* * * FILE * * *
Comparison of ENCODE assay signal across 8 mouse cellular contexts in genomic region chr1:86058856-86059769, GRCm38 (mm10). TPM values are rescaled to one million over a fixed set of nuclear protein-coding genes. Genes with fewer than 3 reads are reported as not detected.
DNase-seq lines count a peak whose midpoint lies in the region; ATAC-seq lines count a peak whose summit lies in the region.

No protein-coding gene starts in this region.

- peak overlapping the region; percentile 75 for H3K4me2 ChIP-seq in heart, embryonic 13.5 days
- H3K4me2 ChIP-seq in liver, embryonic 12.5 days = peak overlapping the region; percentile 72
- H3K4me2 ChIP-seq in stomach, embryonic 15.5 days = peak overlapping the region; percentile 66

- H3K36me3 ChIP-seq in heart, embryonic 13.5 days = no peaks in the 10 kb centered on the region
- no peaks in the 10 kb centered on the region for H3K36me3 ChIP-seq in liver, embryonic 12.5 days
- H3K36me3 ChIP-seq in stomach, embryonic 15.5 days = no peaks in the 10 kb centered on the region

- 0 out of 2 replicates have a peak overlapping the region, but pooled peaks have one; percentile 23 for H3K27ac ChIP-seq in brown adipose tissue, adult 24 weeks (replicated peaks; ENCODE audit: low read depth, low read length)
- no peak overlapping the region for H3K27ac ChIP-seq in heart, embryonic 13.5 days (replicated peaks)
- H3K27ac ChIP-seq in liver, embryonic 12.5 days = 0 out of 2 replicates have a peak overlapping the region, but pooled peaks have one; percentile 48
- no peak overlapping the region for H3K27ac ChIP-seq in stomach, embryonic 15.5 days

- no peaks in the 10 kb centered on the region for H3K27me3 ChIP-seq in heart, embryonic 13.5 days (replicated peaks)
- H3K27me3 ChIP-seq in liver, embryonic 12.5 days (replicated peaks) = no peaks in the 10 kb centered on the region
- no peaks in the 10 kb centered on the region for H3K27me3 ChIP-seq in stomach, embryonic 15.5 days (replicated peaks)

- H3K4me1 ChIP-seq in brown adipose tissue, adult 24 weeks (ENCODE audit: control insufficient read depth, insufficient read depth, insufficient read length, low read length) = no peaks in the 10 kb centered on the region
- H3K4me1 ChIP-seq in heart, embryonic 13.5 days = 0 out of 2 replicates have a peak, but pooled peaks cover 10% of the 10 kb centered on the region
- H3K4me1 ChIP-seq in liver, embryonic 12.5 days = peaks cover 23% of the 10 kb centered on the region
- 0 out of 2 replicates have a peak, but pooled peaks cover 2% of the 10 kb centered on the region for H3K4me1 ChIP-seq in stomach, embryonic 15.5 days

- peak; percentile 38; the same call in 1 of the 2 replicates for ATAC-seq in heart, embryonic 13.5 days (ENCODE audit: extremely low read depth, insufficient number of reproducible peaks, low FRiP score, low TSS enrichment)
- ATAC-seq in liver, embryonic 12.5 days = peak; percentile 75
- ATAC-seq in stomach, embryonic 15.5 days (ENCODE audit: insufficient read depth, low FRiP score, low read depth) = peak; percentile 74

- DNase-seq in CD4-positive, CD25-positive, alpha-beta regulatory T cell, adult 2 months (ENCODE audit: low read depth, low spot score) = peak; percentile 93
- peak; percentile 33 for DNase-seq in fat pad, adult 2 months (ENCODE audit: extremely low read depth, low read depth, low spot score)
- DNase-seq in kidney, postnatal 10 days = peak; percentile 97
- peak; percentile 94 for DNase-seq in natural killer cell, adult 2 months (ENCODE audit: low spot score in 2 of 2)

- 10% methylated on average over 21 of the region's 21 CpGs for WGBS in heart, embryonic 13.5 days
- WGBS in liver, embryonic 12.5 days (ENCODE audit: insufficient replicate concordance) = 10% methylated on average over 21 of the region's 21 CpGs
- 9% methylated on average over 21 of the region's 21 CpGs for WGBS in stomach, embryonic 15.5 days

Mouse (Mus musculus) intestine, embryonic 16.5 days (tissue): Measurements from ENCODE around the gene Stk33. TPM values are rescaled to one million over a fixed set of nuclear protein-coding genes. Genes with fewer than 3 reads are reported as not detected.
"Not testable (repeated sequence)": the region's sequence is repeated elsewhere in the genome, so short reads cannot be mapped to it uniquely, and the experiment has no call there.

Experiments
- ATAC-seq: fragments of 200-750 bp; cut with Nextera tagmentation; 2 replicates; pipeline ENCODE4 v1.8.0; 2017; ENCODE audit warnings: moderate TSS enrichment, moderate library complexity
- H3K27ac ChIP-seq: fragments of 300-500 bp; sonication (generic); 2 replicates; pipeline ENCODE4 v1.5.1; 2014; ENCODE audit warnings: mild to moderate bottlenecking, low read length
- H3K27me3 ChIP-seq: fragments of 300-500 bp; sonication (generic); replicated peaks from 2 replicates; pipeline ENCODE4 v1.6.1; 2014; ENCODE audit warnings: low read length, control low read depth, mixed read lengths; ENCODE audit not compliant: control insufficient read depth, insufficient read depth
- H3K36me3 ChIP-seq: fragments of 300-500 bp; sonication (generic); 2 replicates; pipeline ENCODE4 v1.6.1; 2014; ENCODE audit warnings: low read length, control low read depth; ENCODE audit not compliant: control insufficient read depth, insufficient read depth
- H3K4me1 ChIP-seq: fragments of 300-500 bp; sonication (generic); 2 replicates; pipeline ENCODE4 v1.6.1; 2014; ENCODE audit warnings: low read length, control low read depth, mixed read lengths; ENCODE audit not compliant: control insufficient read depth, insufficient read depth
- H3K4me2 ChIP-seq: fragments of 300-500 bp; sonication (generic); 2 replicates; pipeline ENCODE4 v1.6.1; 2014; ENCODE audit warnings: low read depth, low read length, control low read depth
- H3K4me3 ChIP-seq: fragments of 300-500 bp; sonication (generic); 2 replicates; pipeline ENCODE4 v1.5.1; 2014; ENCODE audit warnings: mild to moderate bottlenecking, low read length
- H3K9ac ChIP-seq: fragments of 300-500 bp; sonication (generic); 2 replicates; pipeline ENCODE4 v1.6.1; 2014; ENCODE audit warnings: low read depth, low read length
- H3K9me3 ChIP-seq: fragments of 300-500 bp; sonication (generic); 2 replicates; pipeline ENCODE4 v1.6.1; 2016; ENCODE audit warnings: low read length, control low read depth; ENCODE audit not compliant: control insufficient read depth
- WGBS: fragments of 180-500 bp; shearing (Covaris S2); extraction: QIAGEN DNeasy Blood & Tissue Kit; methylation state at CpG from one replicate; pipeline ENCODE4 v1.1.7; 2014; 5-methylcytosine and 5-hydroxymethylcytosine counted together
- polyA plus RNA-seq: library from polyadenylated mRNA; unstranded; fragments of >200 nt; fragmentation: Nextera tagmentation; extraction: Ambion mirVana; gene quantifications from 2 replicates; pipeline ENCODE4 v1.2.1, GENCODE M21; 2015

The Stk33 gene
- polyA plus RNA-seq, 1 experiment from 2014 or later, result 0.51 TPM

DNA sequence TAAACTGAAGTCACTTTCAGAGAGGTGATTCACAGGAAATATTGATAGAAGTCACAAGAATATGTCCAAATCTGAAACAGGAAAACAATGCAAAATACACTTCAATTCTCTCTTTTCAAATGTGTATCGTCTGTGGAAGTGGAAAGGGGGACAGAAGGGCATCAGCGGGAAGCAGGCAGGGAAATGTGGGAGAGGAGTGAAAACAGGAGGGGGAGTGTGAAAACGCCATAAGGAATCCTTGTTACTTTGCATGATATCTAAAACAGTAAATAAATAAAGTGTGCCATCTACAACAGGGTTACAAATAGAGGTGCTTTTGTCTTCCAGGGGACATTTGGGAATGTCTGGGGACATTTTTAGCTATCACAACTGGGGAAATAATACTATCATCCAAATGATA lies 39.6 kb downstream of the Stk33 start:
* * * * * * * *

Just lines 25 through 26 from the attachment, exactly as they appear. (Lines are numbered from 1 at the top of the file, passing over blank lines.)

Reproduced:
- peak; percentile 33 for DNase-seq in fat pad, adult 2 months (ENCODE audit: extremely low read depth, low read depth, low spot score)
- DNase-seq in kidney, postnatal 10 days = peak; percentile 97